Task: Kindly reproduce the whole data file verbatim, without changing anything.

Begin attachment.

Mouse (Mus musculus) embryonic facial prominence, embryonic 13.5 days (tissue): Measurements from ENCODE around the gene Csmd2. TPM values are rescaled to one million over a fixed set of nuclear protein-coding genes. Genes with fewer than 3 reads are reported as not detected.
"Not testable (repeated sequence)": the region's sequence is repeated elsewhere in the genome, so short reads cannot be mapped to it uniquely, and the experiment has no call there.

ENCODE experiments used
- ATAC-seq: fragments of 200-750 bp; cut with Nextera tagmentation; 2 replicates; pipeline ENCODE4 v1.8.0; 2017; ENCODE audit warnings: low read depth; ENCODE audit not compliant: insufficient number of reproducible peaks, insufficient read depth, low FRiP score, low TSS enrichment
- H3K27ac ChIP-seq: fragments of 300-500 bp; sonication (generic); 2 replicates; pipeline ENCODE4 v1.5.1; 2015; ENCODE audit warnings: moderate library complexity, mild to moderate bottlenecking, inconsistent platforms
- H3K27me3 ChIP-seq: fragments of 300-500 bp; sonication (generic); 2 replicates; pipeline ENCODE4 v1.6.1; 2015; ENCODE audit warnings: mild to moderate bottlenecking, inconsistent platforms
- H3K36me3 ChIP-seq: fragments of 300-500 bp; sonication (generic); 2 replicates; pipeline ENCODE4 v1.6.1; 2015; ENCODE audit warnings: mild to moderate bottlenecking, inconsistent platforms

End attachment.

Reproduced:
Mouse (Mus musculus) embryonic facial prominence, embryonic 13.5 days (tissue): Measurements from ENCODE around the gene Csmd2. TPM values are rescaled to one million over a fixed set of nuclear protein-coding genes. Genes with fewer than 3 reads are reported as not detected.
"Not testable (repeated sequence)": the region's sequence is repeated elsewhere in the genome, so short reads cannot be mapped to it uniquely, and the experiment has no call there.

ENCODE experiments used
- ATAC-seq: fragments of 200-750 bp; cut with Nextera tagmentation; 2 replicates; pipeline ENCODE4 v1.8.0; 2017; ENCODE audit warnings: low read depth; ENCODE audit not compliant: insufficient number of reproducible peaks, insufficient read depth, low FRiP score, low TSS enrichment
- H3K27ac ChIP-seq: fragments of 300-500 bp; sonication (generic); 2 replicates; pipeline ENCODE4 v1.5.1; 2015; ENCODE audit warnings: moderate library complexity, mild to moderate bottlenecking, inconsistent platforms
- H3K27me3 ChIP-seq: fragments of 300-500 bp; sonication (generic); 2 replicates; pipeline ENCODE4 v1.6.1; 2015; ENCODE audit warnings: mild to moderate bottlenecking, inconsistent platforms
- H3K36me3 ChIP-seq: fragments of 300-500 bp; sonication (generic); 2 replicates; pipeline ENCODE4 v1.6.1; 2015; ENCODE audit warnings: mild to moderate bottlenecking, inconsistent platforms